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How to git fetch everything

📅 2016-May-17 ⬩ ✍️ Ashwin Nanjappa ⬩ 📚 Archive

git fetch is a common command used to fetch and update the local repository with commits and branches from one or more remote repositories.

$ git fetch

This fetches only from the origin remote. Also, note that it does not fetch for any of the submodules inside the current repository.

$ git fetch some_remote

This can be useful when there are many remotes and you want to fetch from just one to save time.

$ git fetch --all

Note again, that this does nothing for the submodules.

$ git fetch --recurse-submodules
$ git fetch --all --recurse-submodules

And here you land into a Git trap! Strangely, the above command only fetches from all remotes for the main repository. For the submodules, it only fetches from their origin remote!

So, what if I do want to fetch from all remotes for all submodules? That can be achieved by using the very useful submodule foreach which loops over all submodules (but not the main repository!) and executes the git command you specify. Knowing this, we can do this:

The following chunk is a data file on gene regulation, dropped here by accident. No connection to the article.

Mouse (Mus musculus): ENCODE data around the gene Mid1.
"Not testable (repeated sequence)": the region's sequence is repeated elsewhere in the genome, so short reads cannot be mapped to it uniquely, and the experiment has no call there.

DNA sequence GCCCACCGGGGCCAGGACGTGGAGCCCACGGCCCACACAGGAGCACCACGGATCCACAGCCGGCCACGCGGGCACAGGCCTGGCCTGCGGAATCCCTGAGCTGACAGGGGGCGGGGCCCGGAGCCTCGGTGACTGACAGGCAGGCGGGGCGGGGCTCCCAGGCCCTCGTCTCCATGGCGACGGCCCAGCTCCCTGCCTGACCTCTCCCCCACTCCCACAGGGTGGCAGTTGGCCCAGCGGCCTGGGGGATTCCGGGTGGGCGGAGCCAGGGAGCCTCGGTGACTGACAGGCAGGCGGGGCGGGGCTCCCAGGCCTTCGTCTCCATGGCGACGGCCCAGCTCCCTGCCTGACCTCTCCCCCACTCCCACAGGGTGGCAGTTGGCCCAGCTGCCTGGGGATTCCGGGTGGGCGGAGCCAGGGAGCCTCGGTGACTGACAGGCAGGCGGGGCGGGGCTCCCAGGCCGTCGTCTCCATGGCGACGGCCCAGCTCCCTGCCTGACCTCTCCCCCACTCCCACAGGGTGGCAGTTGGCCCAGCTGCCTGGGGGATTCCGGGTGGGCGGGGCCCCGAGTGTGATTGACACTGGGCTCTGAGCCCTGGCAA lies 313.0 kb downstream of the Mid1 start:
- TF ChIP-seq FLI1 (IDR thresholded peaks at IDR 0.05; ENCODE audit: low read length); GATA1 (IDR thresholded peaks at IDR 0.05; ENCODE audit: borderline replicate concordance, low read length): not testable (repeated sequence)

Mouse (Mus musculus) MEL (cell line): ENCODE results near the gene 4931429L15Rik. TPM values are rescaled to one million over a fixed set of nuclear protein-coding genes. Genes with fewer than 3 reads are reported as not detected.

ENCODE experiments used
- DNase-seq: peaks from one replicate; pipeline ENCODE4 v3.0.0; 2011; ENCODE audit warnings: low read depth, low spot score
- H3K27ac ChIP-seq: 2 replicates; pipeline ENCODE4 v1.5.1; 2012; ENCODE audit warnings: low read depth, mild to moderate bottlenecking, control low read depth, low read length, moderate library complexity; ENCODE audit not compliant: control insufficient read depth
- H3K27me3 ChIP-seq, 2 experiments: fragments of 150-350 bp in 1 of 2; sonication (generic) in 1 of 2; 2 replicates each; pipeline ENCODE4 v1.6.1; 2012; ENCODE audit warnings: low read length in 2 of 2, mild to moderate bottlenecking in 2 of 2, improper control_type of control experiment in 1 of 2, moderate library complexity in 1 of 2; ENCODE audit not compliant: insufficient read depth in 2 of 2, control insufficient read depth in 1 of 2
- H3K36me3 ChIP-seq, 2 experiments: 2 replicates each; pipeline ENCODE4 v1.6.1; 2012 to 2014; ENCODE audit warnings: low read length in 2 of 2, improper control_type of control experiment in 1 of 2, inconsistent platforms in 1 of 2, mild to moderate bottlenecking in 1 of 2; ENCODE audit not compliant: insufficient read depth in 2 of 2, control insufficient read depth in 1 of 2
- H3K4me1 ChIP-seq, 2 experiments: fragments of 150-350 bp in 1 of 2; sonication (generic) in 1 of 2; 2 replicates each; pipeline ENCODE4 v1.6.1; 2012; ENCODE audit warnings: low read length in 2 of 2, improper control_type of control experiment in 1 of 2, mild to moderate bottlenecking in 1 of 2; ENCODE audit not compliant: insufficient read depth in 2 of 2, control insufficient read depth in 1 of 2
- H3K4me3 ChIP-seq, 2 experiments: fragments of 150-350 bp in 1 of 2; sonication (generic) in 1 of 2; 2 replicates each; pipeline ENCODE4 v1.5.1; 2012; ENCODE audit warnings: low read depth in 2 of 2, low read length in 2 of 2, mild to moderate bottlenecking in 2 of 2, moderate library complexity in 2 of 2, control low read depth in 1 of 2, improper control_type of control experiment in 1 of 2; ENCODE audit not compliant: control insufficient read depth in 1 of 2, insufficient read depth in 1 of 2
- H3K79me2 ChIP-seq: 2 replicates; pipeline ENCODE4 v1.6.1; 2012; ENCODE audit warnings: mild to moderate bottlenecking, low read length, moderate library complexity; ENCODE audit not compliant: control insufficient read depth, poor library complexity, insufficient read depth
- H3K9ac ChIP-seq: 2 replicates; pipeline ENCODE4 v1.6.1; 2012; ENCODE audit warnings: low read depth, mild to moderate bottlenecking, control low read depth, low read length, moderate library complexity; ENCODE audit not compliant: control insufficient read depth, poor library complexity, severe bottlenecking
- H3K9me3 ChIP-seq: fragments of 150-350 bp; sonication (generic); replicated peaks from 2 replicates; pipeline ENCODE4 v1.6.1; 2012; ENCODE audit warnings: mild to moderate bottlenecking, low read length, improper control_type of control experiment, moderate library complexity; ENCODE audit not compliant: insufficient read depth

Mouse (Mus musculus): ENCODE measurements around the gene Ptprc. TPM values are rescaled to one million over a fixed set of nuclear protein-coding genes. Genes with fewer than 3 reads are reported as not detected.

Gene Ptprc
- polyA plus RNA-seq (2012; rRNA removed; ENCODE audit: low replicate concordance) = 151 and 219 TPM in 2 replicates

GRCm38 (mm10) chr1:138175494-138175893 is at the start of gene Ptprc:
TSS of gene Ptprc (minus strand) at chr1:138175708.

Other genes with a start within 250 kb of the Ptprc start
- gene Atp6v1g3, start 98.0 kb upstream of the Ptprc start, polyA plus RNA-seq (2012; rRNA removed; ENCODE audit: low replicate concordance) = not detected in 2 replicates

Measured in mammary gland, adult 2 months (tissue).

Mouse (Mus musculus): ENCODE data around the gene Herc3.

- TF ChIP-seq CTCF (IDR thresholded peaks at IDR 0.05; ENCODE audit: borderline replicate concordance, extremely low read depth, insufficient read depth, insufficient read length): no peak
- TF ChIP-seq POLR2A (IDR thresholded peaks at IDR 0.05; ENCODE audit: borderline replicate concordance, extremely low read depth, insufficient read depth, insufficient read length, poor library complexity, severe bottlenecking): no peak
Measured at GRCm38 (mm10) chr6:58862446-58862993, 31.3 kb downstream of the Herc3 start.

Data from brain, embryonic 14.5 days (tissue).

$ git submodule foreach --recursive git fetch --all

We are almost there! Can we create one mega command to fetch from all remotes for both the main repository and all the submodules? We can do it at the shell by combining two commands:

$ git fetch --all && git submodule foreach --recursive git fetch --all
[alias]
fetch-all-recur = !git fetch --all && git submodule foreach --recursive git fetch --all

With this alias added, you can sit back and type:

$ git fetch-all-recur

Enjoy! 😊

Tried with: Git 2.8.2 and Ubuntu 14.04